If the current is not strong when you visit, you could turn around to swim back along the outside. If not, or you just want to see something different, you can keep swimming around the island back on the inside. But, there is virtually no sea life there, as it is all sand, though we did see a ray and some urchins here. Then, return to your chosen exit point.

The visibility while snorkeling Waterlemon Cay was generally pretty good all around, but worse in the shallows. The depths range from about 1-20 feet for this snorkel.

There are two other snorkeling spots that are accessed from the same parking area and the same trail. They will both be described fully in our upcoming St. John eBook. You can sign up for our newsletter to be notified when it is released.

What We Saw Snorkeling Waterlemon Cay

We saw 2 turtles, 2 rays, some Peacock Flounder, a beautiful Yellowhead Jawfish coming in and out of a hole, and a pretty Spotted Moray Eel being followed around by groupers. This was a good spot to see hard and soft corals, fish and other creatures.


The glorious Yellowhead Jawfish!
Spotted Moray Eel, Waterlemon Cay
  • Angelfish: French, Gray
  • Barracuda, Great
  • Bass, Tobaccofish
  • Blenny, Redlip
  • Butterflyfish: Banded, Foureye
  • Chromis, Brown
  • Chub
  • Cowfish, Honeycomb
  • Damselfish: Beaugregory, Bicolor, Cocoa, Night Sergeant, Sergeant Major, Threespot, Yellowtail
  • Eel, Spotted Moray
  • Filefish: Orangespotted, Scrawled
  • Flounder, Peacock
  • Goatfish: Spotted, Yellow
  • Gobies
  • Grouper: Coney, Graysby, Red Hind
  • Grunt: Bluestriped, Ceasar, French, White
  • Hamlet: Barred, Black, Yellowtail
  • Herring, Redear
  • Jack: Bar, Horse-Eye
  • Lizardfish, Sand Diver
  • Mojarra, Yellowfin
  • Needlefish
  • Parrotfish: Princess, Redband, Redtail, Stoplight, Striped, Yellowtail
  • Porcupinefish
  • Porgy, Pluma
  • Puffer, Sharpnose
  • Silversides
  • Snapper: Mahogany, Schoolmaster, Yellowtail
  • Soldierfish, Blackbar
  • Squirrelfish
  • Surgeonfish: Doctorfish, Ocean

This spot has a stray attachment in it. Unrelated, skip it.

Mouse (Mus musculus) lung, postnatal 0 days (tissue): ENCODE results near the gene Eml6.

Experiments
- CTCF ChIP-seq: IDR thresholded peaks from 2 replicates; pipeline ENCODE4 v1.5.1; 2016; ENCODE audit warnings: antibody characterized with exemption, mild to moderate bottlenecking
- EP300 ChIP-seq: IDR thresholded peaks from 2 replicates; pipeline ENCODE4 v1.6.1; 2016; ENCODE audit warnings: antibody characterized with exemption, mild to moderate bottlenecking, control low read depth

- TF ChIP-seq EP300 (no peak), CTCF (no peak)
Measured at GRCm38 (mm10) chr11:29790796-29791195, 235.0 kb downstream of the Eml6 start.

• Tang, Blue
  • Trumpetfish
  • Trunkfish: Buffalo, Smooth, Spotted
  • Wrasse: Bluehead, Clown, Puddingwife, Slippery Dick


Pillar Coral and soft corals on the back side of Waterlemon Cay
  • Brain: Grooved, Knobby, Maze, Symmetrical
  • Corky Sea Finger
  • Elkhorn
  • Encrusting Gorgonian
  • Finger
  • Fire: Blade, Branching
  • Lettuce
  • Mustard Hill
  • Pillar
  • Sea Fan: Common, Venus
  • Sea Plumes
  • Sea Rod: Bent, Black, Porous
  • Staghorn
  • Star: Greater, Lesser, Lobed, Mountainous
  • Starlet: Lesser, Massive
A Southern Stingray with jack and grouper shadows

Other Creatures:

Urchin and sponge at Waterlemon Cay
  • Anemone, Giant
  • Crab, Giant Hermit
  • Feather Duster Worm: Magnificent, Split Crown
  • Flamingo Tongue
  • Sea Cucumber: Donkey Dung, Three Rowed
  • Sponge: Black Ball, Branching Tube, Branching Vase, Rope, Yellow Tube
  • Stingray, Southern
  • Tube Worm, Christmas Tree
  • Tunicate, Overgrowing Mat
  • Turtle
  • Urchin: Long Spined, Rock Boring, West Indian Sea Egg
  • Zoanthid, White Encrusting

Driving Directions

  1. From Cruz Bay, head north out of town on Route 20/North Shore Road.
  2. You will be driving for a while. You will pass Caneel Bay and the entrance to the resort, Hawksnest Bay, Trunk Bay, Cinnamon Bay and Maho Bay.
  3. Once you are past Maho Bay, you will come to an intersection where you must veer left onto a one way road.
  4. This road rejoins a two-way road a little farther along. Stay left here.
  5. At the next intersection, head right toward Annaberg.
  6. Follow this until you see a sign for Annaberg Sugar Plantation and a parking lot on your right. Park in the lot if you can or safely along the road if necessary. If you want an easy parking spot arrive before 8:30am.
  7. If you continue driving up the road there is a turn around, another toilet and the Annaberg ruins.
  8. For your return trip be aware that the two-way and one-way roads get a bit confusing. Consult your map.
Parking lot and pit toilet at Leinster Bay

There are trash cans and pit toilets at the trailhead/parking area. There is nothing but shade from trees at the beach.